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The Association of Parliamentary Counsel in Canada
Michael Clegg

At the time this article was written Michael Clegg was Parliamentary Counsel to the Alberta Legislative Assembly and a past president of the Association of Parliamentary Counsel in Canada.

Parliaments and legislatures throughout the Commonwealth have established different ways of providing advice on parliamentary law to members, officer's and committees as well as legislative drafting services to private members.

Naturally, the complexity and diversity of the staffing for any parliament depends to a great extent on its size. The larger the parliament, the larger its staff and the more specialized their duties. In many legislatures the Clerk, in addition to his traditional role with respect to the procedural and administrative affairs of the House, will also advise members on parliamentary law or special areas of law that affect their role as members. The Clerk and his staff may also give legal counsel to committees. Sometimes the government's legal advisers are made available to give counsel to private members and also advise committees of the legislative assembly on matters of law. Usually there is a clear distinction made between the giving of advice on procedure and on law, and different advisers are involved. But the two are sometimes merged depending on the resources and the expertise of individuals available.

In a few cases parliaments have their own legal staff with specific duties including responsibility for drafting private members legislation. In many provinces in Canada, counsel is made available from the office of legislative counsel or the legislative drafting section of the Department of Justice. This latter system has some organizational and professional advantages but may create some conflict of interest, particularly in the case of counsel who is drafting a bill for an opposition member. The degree or existence of conflict varies from place to place depending on the position of legislative counsel. In some provinces the legislative counsel is an officer of the legislature; this very much reduces the perceived conflict. In both the Senate and the House of Commons and also in Alberta, separate offices have been established for a parliamentary counsel whose job it is to provide drafting services and legal counsel to the House, its committees, the members and officers.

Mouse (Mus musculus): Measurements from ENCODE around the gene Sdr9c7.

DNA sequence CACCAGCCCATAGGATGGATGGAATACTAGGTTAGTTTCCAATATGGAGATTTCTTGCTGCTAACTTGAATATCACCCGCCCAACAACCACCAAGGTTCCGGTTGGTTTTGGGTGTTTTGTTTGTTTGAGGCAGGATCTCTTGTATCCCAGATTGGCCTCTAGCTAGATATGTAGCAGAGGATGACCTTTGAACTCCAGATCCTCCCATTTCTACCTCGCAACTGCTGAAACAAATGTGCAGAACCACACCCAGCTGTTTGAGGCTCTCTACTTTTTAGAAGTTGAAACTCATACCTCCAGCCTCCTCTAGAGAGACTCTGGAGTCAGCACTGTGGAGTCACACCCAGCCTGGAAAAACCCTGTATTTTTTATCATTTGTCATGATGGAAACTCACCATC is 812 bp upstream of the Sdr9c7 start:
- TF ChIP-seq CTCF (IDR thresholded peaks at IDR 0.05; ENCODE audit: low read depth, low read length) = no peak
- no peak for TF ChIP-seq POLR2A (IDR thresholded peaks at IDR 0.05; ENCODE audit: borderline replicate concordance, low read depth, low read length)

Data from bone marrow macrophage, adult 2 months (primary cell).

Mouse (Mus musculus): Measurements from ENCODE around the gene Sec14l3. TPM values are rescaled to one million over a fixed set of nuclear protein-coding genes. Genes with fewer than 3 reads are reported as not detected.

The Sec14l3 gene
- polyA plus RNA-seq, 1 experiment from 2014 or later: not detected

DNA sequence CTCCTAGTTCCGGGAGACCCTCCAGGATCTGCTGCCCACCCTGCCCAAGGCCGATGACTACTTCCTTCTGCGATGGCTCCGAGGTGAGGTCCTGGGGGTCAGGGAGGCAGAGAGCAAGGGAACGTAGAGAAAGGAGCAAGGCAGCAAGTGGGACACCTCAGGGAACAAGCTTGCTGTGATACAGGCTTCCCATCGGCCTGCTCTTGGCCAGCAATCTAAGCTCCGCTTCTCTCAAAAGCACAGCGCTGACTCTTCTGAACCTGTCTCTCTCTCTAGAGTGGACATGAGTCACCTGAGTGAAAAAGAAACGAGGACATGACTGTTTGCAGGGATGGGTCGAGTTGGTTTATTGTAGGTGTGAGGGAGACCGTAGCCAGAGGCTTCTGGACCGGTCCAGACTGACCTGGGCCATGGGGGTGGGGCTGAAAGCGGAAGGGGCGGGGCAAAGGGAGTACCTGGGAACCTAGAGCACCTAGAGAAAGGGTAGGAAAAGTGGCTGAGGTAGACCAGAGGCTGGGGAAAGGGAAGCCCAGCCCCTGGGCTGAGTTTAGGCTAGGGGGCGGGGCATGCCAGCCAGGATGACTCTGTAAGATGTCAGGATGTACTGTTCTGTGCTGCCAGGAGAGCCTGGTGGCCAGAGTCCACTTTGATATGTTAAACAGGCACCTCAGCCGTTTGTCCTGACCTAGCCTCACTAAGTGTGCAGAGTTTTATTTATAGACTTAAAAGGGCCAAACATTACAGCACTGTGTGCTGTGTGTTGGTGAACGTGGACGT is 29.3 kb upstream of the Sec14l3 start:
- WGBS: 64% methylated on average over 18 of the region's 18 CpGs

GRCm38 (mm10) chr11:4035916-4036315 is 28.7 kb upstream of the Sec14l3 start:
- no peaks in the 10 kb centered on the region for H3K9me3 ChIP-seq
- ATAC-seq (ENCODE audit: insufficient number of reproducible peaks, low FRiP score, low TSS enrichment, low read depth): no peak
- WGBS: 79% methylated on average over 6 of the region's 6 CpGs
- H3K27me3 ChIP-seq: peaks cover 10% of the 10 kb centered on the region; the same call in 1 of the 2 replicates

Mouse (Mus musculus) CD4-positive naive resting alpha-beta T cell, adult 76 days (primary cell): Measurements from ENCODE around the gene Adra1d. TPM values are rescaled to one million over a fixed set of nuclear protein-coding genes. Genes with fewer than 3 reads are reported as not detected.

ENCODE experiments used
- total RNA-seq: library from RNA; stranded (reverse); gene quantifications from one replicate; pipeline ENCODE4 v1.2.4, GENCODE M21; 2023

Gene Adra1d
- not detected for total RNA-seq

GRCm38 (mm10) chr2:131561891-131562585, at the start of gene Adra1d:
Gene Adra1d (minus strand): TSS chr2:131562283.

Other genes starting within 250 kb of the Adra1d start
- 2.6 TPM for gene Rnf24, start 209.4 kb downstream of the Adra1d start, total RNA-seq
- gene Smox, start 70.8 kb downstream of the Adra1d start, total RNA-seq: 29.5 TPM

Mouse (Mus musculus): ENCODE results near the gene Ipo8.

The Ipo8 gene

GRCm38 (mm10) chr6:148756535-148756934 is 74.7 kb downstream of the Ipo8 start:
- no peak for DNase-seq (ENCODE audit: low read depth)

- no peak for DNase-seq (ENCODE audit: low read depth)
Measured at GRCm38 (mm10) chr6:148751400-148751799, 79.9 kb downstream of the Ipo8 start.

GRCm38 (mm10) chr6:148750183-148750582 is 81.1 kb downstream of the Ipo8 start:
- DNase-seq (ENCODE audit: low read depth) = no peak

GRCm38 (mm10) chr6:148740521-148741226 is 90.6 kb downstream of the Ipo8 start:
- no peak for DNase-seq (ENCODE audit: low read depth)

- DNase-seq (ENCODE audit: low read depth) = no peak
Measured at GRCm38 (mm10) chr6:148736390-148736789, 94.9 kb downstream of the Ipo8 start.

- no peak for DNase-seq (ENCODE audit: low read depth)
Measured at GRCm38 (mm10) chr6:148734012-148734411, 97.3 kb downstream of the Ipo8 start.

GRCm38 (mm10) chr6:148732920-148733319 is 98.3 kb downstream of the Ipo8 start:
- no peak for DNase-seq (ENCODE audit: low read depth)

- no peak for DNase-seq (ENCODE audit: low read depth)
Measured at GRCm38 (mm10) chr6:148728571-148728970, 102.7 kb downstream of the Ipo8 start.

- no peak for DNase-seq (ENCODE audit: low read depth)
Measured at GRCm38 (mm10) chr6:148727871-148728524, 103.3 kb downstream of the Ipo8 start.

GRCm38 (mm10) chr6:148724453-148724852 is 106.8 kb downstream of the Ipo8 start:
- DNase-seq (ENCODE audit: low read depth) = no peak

The parliamentary counsel fulfills the traditional duties of law clerk with respect to all bills, amendments and the preparation of statutes and is available in some cases to advise public officers who are independent of government, such as the chief electoral officer, ombudsman and auditor general. He also provides general legal advice on the administration of the staff and support services.

The advantage of having an independent parliamentary counsel is that he is retained by the members and for the members: he is not a part of government staff and is not accountable to the government. In giving legal advice to a member, he will develop a direct solicitor-client relationship. He does not generally participate in the drafting of government bills and is not saddled with confidential information about their content prior to their being introduced. This could cause serious difficulties it he were to be asked to draft in a similar area for a private member. Furthermore, he is able to take a fresh and unbiased view of government legislation that comes before the House, in the event that his opinion is requested by a member or a committee.

In addition to the variation in responsibilities, there is also a difference in titles in some Commonwealth countries. In the United Kingdom and Australia the office of parliamentary counsel is the organization that drafts legislation for government although drafting services are also available to private members to a limited extent. In Canada the title "Parliamentary Counsel"' is used to describe an officer of parliament. The law officer who drafts bills for government is usually styled "Legislative Counsel". In Westminster, the Speaker's Counsel carries out equivalent functions to our parliamentary counsel with respect to legal advice. The drafting of private members: public bills in the United Kingdom is partly supported by grants to finance services by outside counsel. However, that situation is only workable because of the number of experienced drafting counsel in private practice in London.